If I WereThere...
Use YouTube of the video source of your choice to show a newscast from the morning of 9/11/01, the moment when the first plane hit the towers and the following moments as the newscasters begin to realize as the second plane hit that it was not an accident.
You probably don't remember the day of September 11, 2001. If you were even born, you were a baby or very young child. The day began like any other day, and was a beautiful, sunny day in New York City. Begin by viewing a newscast from that morning.
Students choose an article about 9/11 and copy to their OneNote Notebook and annotate.
Choose an article on the PBS Newshour Extra site about the events of September 11, 2001. Copy and paste to your OneNote Notebook, read and annotate. As you read, think about what it was like for people who witnessed it in New York City. What did they hear, see, and feel? Were they frightened? Heroic? Selfish? Panicked? Put yourself in their shoes.
The 9/11 Museum Audio Guide gives several first-person accounts of the events of 9/11 along with photos of artifacts in the museum. Have students spend some time exploring the "tours". Headphones needed!
Explore the 9/11 Museum. Feel free to take several of the virtual tours included in the app. Try to imagine what it was like to be in New York City that day. Think about how people in the city felt and what they experienced as it was happening. Take note of the stories of the individuals who experienced it. You will be writing a story of your own based on what it was like to be there.
Students will write a narrative essay in first person as if they were in New York City the day of the events of 9/11.
Imagine you were in New York City on September 11, 2001. Use your knowledge of writing narrative essays to produce a 300-500 word descriptive narration of the day's events. You may choose the point of view of a bystander, newscaster, employee in one of the affected buildings, or any other person who witnessed the events first-hand. Writing rubrics are provided for your reference and your essay will be scored based on the rubric appropriate to your grade level.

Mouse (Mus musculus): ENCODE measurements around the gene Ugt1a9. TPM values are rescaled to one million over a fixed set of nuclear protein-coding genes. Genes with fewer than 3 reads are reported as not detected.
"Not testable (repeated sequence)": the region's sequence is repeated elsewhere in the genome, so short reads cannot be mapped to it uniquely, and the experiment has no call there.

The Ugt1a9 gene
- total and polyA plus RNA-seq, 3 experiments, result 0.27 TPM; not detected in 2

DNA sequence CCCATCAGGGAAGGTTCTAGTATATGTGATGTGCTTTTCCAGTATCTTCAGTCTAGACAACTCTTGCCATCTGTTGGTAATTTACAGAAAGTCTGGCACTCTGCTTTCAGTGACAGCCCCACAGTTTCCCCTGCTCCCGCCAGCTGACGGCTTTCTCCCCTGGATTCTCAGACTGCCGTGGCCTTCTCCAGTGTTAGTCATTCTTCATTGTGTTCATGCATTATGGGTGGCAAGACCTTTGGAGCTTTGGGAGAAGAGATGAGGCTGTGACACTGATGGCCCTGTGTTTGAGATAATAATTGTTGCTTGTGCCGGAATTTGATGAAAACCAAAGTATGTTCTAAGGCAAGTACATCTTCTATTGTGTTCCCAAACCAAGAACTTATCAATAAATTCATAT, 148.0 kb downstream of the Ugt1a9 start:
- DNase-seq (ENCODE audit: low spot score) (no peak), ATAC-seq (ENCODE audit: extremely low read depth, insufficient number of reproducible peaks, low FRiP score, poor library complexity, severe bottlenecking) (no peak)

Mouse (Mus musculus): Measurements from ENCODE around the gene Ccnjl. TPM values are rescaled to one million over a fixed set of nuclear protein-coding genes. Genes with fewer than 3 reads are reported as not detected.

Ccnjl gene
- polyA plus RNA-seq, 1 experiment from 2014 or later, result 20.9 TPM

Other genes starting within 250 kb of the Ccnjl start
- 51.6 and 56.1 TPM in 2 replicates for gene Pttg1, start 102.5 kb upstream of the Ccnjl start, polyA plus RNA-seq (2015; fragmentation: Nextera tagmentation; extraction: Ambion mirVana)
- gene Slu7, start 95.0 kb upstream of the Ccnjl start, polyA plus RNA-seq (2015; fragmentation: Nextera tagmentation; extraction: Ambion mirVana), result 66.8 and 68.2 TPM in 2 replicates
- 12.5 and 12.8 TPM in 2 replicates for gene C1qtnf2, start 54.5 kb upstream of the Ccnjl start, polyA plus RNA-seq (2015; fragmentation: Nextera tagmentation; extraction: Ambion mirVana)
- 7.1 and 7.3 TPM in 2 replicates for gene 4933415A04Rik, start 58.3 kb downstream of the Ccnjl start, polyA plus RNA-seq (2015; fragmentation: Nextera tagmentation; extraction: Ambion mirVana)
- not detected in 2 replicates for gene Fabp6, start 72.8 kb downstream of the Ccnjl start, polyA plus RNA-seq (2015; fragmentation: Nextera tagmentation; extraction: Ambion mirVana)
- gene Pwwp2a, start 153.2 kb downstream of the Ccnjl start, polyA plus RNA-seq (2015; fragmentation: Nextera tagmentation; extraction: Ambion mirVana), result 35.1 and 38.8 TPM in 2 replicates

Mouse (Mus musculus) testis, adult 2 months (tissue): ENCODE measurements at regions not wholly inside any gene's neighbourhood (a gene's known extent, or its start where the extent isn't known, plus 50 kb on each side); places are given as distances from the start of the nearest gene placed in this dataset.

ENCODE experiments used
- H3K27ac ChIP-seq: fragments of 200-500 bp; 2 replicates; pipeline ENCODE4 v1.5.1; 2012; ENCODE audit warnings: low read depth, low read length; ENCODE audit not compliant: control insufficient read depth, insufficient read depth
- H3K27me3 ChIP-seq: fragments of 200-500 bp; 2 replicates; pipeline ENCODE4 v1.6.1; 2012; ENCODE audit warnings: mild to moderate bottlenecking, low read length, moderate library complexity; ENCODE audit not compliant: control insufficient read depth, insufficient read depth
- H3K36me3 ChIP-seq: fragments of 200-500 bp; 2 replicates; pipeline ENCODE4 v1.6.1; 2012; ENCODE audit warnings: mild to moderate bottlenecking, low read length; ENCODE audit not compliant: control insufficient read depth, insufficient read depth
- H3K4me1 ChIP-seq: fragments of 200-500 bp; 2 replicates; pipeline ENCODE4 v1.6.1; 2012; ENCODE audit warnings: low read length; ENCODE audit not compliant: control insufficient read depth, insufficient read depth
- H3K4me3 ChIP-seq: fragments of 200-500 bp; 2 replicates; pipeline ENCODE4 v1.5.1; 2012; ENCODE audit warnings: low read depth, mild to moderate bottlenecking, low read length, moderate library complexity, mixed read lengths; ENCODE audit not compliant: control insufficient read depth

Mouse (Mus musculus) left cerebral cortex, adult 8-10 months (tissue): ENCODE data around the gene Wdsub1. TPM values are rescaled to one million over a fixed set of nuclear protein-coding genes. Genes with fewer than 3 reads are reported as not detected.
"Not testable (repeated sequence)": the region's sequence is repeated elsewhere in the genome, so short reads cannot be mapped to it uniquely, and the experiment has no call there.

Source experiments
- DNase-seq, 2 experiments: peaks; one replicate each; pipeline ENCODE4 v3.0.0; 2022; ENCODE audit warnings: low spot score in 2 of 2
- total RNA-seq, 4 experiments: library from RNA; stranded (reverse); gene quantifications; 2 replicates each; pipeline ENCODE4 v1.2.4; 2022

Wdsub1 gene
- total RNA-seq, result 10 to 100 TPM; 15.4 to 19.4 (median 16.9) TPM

Key Standards Supported
Engage and orient the reader by setting out a problem, situation, or observation, establishing one or multiple point(s) of view, and introducing a narrator and/or characters; create a smooth progression of experiences or events.
Use narrative techniques, such as dialogue, pacing, description, reflection, and multiple plot lines, to develop experiences, events, and/or characters.
Use a variety of techniques to sequence events so that they build on one another to create a coherent whole.
Use precise words and phrases, telling details, and sensory language to convey a vivid picture of the experiences, events, setting, and/or characters.
Provide a conclusion that follows from and reflects on what is experienced, observed, or resolved over the course of the narrative.
Gather relevant information from multiple authoritative print and digital sources, using advanced searches effectively; assess the usefulness of each source in answering the research question; integrate information into the text selectively to maintain the flow of ideas, avoiding plagiarism and following a standard format for citation.
Gather relevant information from multiple authoritative print and digital sources, using advanced searches effectively; assess the strengths and limitations of each source in terms of the specific task, purpose, and audience; integrate information into the text selectively to maintain the flow of ideas, avoiding plagiarism and overreliance on any one source and following a standard format for citation.
Write routinely over extended time frames (time for reflection and revision) and shorter time frames (a single sitting or a day or two) for a range of discipline-specific tasks, purposes, and audiences.